In traditional software licence agreements, the customer is typically responsible for managing updates and maintenance. They need to proactively install updates and patches provided by the software vendor to ensure the software remains up-to-date and secure.
In SaaS agreements, the responsibility for software updates and maintenance rests with the SaaS provider. They handle regular updates, bug fixes, and system maintenance, ensuring that users have access to the latest features and improvements without any additional effort or cost.
Scalability and flexibility
Traditional software licence agreements may require purchasing additional licences or negotiating upgrades to accommodate business growth or changing requirements. Scaling up may involve additional costs and the process can be more complex compared to the flexibility offered by SaaS agreements. However, with the traditional software licence model, the customer is generally seen to have more control over the software and their data than with SaaS.
SaaS agreements are becoming increasingly popular as they offer scalability and flexibility to businesses. As the user base grows or business needs change, it's relatively easy to scale up or down the subscription plan. SaaS agreements allow businesses to add or remove users, adjust the level of service, and access additional features as required.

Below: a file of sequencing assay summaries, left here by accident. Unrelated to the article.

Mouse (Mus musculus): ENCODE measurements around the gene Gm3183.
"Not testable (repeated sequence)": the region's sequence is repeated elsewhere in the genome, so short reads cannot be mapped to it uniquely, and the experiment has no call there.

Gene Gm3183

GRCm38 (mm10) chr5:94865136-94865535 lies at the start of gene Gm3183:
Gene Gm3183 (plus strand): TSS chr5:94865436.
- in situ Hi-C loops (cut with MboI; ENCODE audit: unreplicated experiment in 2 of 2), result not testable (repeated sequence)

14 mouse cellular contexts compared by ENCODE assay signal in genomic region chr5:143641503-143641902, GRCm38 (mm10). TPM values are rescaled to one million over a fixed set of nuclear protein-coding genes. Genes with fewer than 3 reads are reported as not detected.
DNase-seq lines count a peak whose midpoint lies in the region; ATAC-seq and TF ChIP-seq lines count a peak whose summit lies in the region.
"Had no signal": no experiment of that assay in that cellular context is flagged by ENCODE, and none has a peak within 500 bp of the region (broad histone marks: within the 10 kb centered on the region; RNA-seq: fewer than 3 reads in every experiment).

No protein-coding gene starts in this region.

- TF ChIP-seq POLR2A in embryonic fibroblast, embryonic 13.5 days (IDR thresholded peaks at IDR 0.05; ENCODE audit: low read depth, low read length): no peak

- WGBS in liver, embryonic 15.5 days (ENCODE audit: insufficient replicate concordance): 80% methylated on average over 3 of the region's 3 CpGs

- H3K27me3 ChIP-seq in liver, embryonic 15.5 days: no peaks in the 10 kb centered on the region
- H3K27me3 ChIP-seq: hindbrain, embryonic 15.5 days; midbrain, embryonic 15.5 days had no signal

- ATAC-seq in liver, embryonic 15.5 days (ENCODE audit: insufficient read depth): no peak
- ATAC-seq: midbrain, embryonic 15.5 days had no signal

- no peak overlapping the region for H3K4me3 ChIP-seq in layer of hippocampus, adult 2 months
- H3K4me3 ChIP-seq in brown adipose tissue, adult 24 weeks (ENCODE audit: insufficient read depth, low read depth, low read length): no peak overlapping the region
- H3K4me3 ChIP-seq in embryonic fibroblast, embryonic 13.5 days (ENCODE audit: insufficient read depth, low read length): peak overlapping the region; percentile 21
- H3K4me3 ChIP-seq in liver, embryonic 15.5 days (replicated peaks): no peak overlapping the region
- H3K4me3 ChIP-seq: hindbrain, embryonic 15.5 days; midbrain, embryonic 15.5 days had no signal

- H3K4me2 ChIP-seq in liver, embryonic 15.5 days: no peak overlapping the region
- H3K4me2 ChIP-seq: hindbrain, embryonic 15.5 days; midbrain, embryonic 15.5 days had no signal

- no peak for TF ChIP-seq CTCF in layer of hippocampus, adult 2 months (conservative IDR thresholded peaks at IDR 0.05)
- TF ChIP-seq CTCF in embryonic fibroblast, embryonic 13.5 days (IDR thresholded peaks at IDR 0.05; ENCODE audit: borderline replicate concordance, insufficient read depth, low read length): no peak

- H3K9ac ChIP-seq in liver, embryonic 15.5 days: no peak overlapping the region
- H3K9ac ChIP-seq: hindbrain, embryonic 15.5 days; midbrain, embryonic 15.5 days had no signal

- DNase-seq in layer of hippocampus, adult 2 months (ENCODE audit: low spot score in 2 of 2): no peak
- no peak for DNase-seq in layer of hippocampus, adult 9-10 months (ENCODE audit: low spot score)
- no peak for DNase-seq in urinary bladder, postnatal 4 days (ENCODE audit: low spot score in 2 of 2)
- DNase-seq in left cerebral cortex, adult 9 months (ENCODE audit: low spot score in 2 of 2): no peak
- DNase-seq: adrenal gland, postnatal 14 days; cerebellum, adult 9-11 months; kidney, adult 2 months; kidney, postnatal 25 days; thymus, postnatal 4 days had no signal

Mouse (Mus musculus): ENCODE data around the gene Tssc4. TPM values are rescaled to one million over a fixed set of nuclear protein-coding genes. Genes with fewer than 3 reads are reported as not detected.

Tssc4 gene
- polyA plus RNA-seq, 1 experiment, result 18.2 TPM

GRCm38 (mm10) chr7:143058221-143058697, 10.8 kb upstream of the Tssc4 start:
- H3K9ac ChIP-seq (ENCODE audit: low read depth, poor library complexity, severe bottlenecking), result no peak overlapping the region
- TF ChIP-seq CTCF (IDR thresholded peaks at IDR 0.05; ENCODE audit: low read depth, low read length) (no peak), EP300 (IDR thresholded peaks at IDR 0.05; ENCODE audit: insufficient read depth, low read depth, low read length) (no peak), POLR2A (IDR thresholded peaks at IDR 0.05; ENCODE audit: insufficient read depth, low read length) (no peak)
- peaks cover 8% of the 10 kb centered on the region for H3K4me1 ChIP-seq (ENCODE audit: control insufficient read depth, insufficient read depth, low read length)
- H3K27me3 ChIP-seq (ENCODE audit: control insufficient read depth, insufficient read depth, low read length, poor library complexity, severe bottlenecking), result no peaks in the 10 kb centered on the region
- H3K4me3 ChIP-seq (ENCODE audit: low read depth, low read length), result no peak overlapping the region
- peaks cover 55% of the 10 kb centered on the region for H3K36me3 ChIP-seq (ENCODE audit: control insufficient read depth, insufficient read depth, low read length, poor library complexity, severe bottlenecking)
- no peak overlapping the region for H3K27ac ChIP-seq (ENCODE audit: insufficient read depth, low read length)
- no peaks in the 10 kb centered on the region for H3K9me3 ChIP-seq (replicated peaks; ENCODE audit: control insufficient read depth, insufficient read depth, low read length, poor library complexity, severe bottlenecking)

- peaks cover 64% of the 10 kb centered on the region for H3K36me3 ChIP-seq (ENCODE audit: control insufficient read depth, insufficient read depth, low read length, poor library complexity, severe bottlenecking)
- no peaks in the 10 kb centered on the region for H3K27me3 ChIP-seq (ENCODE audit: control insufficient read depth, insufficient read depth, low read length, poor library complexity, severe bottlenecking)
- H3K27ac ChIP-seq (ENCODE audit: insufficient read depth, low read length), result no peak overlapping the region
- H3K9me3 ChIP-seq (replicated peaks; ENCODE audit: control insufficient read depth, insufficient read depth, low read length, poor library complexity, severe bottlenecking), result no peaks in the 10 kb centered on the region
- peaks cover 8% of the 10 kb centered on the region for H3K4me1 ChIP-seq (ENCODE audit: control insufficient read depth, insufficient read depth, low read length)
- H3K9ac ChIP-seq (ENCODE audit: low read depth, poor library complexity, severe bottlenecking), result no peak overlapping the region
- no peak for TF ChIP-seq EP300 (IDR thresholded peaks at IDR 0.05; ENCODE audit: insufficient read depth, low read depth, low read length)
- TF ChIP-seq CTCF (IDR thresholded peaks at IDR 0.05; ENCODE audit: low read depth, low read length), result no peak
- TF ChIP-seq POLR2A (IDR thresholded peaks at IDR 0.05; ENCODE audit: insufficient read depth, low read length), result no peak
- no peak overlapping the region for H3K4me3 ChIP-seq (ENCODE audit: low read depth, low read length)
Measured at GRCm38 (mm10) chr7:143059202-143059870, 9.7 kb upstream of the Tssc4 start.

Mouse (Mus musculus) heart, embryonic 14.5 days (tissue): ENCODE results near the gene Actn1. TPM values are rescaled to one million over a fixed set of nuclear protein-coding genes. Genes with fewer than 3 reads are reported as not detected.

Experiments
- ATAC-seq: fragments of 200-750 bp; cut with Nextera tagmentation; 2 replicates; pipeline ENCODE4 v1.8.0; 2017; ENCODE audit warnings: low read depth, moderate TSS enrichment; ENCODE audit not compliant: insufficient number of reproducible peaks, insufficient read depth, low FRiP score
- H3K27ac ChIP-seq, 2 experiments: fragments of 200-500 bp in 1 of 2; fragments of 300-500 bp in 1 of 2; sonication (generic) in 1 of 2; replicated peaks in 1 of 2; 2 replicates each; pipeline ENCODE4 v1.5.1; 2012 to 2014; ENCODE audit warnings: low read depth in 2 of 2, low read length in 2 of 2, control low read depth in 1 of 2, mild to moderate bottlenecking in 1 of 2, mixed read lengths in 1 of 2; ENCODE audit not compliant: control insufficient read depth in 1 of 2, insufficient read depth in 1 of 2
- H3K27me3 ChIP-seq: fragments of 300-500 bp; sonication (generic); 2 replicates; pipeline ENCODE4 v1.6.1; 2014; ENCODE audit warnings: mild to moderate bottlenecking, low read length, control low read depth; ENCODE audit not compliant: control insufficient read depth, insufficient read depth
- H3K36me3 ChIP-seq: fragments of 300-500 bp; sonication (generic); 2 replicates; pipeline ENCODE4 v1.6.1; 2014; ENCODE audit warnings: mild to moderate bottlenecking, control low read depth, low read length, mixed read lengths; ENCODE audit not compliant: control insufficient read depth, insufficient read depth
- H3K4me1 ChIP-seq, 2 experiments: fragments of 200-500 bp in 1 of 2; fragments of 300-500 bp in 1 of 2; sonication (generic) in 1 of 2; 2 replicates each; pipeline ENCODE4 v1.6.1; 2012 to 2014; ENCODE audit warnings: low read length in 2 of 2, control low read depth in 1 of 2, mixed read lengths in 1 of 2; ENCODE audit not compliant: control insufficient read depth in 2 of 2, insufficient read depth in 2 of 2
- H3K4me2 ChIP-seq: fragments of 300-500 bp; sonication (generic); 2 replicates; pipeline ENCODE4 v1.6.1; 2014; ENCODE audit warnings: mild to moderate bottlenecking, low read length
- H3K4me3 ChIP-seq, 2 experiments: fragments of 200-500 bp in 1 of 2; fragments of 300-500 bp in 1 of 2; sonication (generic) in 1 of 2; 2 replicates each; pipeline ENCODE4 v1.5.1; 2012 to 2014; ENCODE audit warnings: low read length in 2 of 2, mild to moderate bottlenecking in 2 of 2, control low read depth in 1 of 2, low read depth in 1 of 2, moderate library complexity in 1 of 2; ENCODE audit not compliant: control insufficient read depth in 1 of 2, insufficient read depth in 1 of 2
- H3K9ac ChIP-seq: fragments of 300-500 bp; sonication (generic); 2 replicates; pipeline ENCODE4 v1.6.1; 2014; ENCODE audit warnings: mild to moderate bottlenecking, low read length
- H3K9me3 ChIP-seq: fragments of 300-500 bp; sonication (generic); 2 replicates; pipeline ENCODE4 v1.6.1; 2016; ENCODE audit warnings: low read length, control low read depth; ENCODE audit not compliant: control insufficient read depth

For more information about the differences between software licence agreements and contracts for SaaS, check out this blog.
4. What are the benefits of traditional a software licence model?
With traditional a software licence model, businesses have greater control and ownership over the software. If the software licence is perpetual (i.e. lasts a lifetime), then once the software is purchased and installed locally, it becomes a permanent asset for the business. This provides a sense of ownership and control over the software's usage, customisation and data management.
Customer’s control over data
With the software installed locally, businesses have direct control over their data. They can implement their own data security measures, decide where and how the data is stored and be responsible for their own compliance with data protection regulations. Depending on the type of business, a higher level of control is desired by customers who deal with particularly sensitive data or strict data privacy policies.
Traditional software licences allow for offline access to the software. Once installed on a local device or server, users can typically access and use the software without an internet connection. This can be beneficial in situations where reliable internet access is limited or when sensitive data needs to be processed securely offline.
Customisation and integration
Traditional software licences often offer more opportunities for customisation and integration. Businesses can modify the software to suit their specific needs, tailor user interfaces and integrate it with other software or systems already in use. Although this is becoming more common with SaaS, it will usually come at a higher on-going fee.